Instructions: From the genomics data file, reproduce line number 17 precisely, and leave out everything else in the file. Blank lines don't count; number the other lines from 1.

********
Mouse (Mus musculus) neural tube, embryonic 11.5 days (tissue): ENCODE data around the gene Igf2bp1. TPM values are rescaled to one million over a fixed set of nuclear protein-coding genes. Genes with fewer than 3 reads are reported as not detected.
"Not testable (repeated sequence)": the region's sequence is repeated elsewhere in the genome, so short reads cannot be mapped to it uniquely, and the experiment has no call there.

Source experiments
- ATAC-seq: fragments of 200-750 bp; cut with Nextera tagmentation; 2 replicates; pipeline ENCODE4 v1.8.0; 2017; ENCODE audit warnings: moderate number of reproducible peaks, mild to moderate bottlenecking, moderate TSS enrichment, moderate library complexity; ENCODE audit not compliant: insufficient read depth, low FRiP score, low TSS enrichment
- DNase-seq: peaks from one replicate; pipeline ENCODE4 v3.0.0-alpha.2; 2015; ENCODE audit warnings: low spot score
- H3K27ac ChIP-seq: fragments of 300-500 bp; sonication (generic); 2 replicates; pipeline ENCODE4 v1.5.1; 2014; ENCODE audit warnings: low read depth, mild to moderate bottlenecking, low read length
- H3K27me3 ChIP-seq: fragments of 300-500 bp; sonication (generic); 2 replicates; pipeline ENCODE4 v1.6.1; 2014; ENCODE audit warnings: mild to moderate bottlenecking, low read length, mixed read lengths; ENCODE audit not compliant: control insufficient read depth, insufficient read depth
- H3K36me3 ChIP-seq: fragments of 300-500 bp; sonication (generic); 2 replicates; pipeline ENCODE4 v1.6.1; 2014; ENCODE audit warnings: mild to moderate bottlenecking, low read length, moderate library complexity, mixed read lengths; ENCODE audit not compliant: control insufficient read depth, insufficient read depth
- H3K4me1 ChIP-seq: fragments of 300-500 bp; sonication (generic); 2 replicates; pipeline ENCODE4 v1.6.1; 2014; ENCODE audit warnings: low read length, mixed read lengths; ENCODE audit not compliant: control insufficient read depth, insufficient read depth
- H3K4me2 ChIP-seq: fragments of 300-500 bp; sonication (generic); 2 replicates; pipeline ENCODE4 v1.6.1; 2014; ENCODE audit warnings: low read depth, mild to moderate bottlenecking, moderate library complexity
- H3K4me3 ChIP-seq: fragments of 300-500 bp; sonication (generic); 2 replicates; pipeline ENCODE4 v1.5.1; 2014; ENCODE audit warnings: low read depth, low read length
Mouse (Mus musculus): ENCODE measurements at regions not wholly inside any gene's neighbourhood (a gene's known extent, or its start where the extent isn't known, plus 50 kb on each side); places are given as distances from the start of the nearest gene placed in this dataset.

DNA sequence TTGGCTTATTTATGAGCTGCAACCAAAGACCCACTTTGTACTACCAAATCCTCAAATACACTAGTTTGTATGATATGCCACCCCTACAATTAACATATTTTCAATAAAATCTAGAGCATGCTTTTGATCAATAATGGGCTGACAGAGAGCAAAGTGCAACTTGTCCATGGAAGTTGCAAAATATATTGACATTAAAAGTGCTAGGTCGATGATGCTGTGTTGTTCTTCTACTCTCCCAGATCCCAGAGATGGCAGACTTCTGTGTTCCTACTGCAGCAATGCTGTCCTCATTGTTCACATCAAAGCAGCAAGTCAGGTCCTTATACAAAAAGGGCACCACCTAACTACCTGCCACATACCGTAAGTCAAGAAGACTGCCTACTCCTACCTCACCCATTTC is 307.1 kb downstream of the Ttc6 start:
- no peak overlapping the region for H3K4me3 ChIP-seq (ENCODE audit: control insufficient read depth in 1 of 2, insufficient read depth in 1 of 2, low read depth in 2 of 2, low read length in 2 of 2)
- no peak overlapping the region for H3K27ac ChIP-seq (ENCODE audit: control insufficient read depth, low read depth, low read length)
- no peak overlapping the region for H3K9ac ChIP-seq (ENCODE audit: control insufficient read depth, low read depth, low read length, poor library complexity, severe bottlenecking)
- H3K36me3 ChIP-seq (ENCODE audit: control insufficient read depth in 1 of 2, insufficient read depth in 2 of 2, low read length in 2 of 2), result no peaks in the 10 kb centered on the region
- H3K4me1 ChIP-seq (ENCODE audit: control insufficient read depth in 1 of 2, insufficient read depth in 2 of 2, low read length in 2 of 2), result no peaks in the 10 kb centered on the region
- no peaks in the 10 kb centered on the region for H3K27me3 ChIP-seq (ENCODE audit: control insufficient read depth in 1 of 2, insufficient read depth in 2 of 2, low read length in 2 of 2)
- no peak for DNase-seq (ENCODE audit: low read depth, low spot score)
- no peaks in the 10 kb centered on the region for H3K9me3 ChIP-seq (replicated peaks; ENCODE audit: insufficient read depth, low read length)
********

- H3K36me3 ChIP-seq (ENCODE audit: control insufficient read depth in 1 of 2, insufficient read depth in 2 of 2, low read length in 2 of 2), result no peaks in the 10 kb centered on the region